Re: Jim's GAZETTE Newsletter #124

Bernie <kf4fhs@...>
 

Hey Jay and All,
 
  I think Jim's thoughts are pretty accurate.
 
  In my opinion, and we all know what opinions are like, the mega-buck, mega-watt stations don't have much of an advantage over the plain ole, run of the mill rig, in a PSK contest, except for one thing, all these fellers who spend more money on their amplifiers, than I make in a year, have extraordinarily good antennas. I think the antenna along with LOTS of persistence are the keys to getting a good score in a PSK contest. Besides, it sure is more satisfing to work someone halfway around the world on 25 watts, rather than a killerwatt.
 
       73, Bernie / KF4FHS
 
 
 

   So what do  you guys think abt Jim's analogy? Do you think that PSK levels the playing field for all as he suggests? Can we say that PSK is the IROC of ham radio, or are we still just babes in the woods who have yet to learn the ins and outs of contesting? Ur comments greatly appreciated...Jay N3DQU.  


Re: Jim's GAZETTE Newsletter #124

N3DQU@...
 

In a message dated 6/20/2002 12:26:40 AM Eastern Daylight Time, N3DQU@... writes:


But, the only level playing field around is PSK and its puny bandwidth,
piddling power output and dinky antennas. As a result PSK has a bit of the
appeal
of soccer. Anybody can do anything in PSK. Nobody, even those who
occasionally destroy the band with a giant signal, have much of an edge over
the
person running a measly 25 watts to a dipole in the attic.


   So what do  you guys think abt Jim's analogy? Do you think that PSK levels the playing field for all as he suggests? Can we say that PSK is the IROC of ham radio, or are we still just babes in the woods who have yet to learn the ins and outs of contesting? Ur comments greatly appreciated...Jay N3DQU.


Jim's GAZETTE Newsletter #124

N3DQU@...
 

Jim's GAZETTE
Newsletter #124
20 June 2002

Please feel free to forward this newsletter to any and all interested
parties, or to reproduce it in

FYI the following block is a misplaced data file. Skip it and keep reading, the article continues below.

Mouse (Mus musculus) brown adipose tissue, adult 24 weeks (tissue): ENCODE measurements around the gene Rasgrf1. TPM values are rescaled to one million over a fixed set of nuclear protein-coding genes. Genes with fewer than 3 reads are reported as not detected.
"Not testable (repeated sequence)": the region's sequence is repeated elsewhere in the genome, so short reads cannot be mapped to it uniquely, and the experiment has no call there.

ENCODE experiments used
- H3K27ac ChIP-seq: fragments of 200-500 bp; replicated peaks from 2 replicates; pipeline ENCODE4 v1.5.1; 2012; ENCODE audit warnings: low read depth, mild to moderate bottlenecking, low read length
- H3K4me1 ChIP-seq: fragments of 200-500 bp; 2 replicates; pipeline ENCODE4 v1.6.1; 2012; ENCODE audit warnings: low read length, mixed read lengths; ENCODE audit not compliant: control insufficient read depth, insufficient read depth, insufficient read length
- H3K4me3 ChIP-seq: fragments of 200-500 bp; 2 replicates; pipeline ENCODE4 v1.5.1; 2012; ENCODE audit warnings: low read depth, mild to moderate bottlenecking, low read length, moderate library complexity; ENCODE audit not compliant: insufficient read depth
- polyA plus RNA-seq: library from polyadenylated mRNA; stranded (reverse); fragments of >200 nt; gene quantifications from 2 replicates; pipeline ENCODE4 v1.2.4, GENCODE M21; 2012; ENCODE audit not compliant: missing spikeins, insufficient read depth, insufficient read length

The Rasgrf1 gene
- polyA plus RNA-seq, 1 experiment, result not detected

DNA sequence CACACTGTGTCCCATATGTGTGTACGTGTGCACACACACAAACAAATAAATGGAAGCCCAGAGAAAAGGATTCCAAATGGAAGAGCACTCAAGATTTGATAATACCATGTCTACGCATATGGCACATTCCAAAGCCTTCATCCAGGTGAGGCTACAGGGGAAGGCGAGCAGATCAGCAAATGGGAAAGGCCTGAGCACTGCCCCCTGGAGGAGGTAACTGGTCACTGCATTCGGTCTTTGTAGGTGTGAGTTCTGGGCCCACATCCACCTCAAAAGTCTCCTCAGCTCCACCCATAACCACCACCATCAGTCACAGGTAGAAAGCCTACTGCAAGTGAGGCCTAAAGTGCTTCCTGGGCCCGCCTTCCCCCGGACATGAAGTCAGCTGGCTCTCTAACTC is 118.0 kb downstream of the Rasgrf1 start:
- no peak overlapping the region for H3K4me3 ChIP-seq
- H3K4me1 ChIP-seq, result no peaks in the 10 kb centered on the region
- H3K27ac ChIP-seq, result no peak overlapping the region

any publication. All we ask is that you give credit where it is due.

SHORT NOTES: NOTES: Email for 4X6UO should be addressed to
gldc1090@netvision.net.il, Thanks to the many responses to my plea!

If you grew up anywhere near New York City and had an interest in radio,
there was but one place to go. A magnet for hams and hams-to-be and anybody
else with an interest in radio, this special place was called Radio Row, a
perfect definition of a Manhattan neighborhood devoted to the subject. You
can
see it all again by dialing to www.sonicmemorial.org/radiorow/radiorow.html.
Take a peek and enjoy for there is nothing left of the real thing!

An interesting note from Dick KD6AZN/7J1BBC followed up on the attitude and
practice of the PSK31 operator during traditional contests and DX pileups.
They are a different breed. After commenting on the ARRL poll, blaming PSK's
victory on the faddishness of new modes, Dick went on to make the
following observations: 'Lots of guys with computers and digital soundcard
modes (PSK, MFSK, etc) really don't understand where they are transmitting
on the spectrum. In the recent Wake Island DXpedition, the op called .5 to 1
UP. With my 4 Khz spectral display I could see half the callers were split
but
must have been LSB. They call went .5 to 1 DOWN, into the Pacific Ocean. No
chance of a return from Wake.

My favorite, though, is the software that allows the operator to send out a
macro saying-logged in at TT:TT:TT Z. The computer calculates and precisely
enters the time . . to the nearest 1/100th of a second. Remarkable! But many
times the operator failed to set the computer and the time/day report was
hours or even days off. Makes for interesting logs!'

Thanks Dick. Yes, I've seen it all. Hi! In reality, though, I don't think
many of the PSK operators think in terms of exact frequencies. Rather they
see
Bands. If they want to work 20M, they set the USB dial at 14.0695 and work at
the visible signals. Clicking above or below that QRG doesn't register as a
frequency shift. It's merely a mouse click that puts the cursor on the next
or best trace on the waterfall. It's an easy habit to form. After all, what
difference
does it make whether it is to the left or the right of the 14.0695 mark. My
Pegasus dial on the laptop screen doesn't change from that setting whether I
move up or down as I tune. The exactness issue is quickly forgotten in that
environment and, though the habit may change over the years who needs to
know whether the contact was made on 14.068.2 or 14.070.4?